Nneka’s come a long way since performing as the opening act for Sean Paul. In fact, we can’t sense even a hint of empty lyrics about booty-shaking and windin’ up in her songs. There is a bit of reggae in the backdrop, though. Along with hip-hop, rock, soul, and Afro-beats, all working together to create one hell of an eargasm.
Singing mostly in English, with occasional riffs in her traditional Nigerian language of Igbo, Nneka delivers rich vocals and tons of emotion — all while looking tough as hell, but still approachable. Compare her to Lauryn Hill and Erykah Badu if you must, but labeling her the leader of the 2010 pack won’t hurt either. And it wouldn’t go without reason.
She recently toured across the country, finishing up in Chicago on Valentine’s Day, in support of her first U.S. release, “Concrete Jungle,” which is actually a compilation of her first two critically acclaimed European albums. (Much of her music heard in the U.S. has already been released in Europe and Africa, where Nneka is already a star, so it’s time the rest of us caught up.)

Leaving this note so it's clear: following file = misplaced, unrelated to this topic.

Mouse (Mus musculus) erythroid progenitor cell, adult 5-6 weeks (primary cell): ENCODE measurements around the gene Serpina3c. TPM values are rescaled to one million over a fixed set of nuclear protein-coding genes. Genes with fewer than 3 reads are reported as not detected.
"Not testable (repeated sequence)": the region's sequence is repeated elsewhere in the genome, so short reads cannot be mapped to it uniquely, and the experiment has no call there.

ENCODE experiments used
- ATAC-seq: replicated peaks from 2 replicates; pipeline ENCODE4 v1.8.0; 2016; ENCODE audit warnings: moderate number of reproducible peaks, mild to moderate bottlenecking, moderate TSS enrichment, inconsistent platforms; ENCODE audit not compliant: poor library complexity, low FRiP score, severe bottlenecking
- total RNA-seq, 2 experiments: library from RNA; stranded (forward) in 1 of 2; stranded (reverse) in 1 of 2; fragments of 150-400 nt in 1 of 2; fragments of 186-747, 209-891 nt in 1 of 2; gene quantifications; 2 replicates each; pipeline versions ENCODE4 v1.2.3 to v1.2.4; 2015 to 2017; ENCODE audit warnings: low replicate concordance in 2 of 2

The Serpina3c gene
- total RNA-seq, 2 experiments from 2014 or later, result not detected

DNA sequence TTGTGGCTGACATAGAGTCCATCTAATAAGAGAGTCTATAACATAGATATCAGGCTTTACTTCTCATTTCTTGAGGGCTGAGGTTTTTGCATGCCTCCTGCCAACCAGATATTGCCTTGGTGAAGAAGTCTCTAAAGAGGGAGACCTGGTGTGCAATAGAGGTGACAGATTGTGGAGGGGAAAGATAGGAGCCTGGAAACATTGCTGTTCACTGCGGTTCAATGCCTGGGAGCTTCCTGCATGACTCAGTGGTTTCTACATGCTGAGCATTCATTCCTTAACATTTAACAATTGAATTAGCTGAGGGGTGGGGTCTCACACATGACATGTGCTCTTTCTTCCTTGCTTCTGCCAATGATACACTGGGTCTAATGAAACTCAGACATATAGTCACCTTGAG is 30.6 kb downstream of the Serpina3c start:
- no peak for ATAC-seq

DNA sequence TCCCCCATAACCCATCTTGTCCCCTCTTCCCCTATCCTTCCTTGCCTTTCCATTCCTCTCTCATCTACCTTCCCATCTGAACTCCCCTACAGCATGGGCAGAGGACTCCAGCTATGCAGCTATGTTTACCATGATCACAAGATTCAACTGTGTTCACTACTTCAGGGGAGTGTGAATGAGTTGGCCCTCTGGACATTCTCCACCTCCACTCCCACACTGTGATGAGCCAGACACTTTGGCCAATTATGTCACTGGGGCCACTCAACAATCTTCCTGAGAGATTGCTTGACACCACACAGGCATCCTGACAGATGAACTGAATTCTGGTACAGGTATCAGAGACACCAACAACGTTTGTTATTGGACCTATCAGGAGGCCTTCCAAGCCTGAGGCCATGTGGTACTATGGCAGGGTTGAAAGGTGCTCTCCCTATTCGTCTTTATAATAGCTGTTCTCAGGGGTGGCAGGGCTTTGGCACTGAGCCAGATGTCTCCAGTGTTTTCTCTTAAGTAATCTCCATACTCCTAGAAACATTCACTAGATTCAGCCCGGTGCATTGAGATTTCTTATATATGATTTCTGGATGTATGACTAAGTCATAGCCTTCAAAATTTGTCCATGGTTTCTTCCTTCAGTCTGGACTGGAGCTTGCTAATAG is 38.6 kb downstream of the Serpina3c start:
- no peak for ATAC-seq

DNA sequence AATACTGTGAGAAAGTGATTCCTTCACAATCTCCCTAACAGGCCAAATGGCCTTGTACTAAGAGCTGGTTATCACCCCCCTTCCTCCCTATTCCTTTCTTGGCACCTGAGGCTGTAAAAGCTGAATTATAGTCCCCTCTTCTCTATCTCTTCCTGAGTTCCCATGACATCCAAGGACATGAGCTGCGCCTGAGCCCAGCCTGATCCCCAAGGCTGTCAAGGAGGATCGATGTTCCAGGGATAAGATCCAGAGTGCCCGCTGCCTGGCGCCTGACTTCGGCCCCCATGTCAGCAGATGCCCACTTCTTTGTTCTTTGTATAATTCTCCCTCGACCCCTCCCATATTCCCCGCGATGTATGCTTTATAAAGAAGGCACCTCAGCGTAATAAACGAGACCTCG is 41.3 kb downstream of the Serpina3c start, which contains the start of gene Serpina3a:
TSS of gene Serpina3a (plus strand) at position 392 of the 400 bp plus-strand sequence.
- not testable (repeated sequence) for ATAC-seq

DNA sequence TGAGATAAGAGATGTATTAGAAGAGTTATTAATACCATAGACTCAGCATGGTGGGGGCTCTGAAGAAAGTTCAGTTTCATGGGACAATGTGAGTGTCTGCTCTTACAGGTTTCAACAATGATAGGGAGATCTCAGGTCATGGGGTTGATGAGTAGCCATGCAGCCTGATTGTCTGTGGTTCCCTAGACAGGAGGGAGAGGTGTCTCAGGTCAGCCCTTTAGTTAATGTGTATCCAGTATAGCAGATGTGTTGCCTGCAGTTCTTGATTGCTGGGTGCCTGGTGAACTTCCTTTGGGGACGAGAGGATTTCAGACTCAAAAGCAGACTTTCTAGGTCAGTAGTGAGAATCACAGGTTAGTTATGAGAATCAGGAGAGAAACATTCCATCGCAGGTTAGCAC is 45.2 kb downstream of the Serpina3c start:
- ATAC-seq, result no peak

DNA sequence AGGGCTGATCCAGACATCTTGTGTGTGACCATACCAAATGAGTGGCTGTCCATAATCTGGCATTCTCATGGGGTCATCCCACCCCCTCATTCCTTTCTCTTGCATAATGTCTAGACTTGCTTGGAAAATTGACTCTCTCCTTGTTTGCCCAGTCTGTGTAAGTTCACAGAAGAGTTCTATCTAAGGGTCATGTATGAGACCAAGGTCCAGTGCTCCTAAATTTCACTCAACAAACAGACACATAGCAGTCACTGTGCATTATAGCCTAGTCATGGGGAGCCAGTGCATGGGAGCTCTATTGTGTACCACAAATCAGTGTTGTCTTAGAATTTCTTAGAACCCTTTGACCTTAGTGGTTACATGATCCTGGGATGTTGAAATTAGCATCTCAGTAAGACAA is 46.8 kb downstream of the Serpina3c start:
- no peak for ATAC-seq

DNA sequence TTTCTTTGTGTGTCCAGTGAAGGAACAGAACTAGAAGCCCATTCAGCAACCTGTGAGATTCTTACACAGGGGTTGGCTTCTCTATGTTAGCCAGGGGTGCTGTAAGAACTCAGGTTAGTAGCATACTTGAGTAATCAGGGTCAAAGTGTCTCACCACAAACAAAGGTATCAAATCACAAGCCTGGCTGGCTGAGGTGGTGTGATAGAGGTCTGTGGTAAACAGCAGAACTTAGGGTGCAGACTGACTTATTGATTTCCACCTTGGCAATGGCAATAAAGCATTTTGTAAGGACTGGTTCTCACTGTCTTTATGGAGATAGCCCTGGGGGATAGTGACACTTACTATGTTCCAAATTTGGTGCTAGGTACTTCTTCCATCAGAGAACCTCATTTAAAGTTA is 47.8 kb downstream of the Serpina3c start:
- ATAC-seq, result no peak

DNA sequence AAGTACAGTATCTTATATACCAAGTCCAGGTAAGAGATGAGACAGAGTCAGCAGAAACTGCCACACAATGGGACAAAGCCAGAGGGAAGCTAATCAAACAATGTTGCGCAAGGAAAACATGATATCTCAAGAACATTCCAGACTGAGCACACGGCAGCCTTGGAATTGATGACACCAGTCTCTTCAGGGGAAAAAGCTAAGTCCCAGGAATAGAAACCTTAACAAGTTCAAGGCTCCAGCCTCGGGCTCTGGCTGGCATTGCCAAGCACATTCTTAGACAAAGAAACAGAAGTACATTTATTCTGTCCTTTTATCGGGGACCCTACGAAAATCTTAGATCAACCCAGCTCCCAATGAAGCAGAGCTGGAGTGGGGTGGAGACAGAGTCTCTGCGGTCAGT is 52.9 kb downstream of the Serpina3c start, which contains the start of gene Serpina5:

“Concrete Jungle” showcases Nneka as unafraid of bearing witness to hypocrisy and social and political injustice (source). The 2009 MOBO (Music of Black Origin) Award winner says,
“Nigeria is a tough place to grow up. Tribal wars, oil company exploitation, corrupt political leaders … I never really thought about becoming somebody; it was more about waking up with no pressure in a peaceful surrounding. But growing up like that has made me who I am.”
Nneka’s music is raw and sensual, as evidenced on lead single “The Uncomfortable Truth” (an iTunes Single of the Week).
“The Uncomfortable Truth”
“She brings a sociopolitical awareness rarely heard these days,” says air personality Garth Trinidad, of noncommercial KCRW Los Angeles. Trinidad made Nneka a featured performer at his January 30 Grammy Brunch in L.A. “People are starving for what she brings.”
We know we are. And you will be, too.
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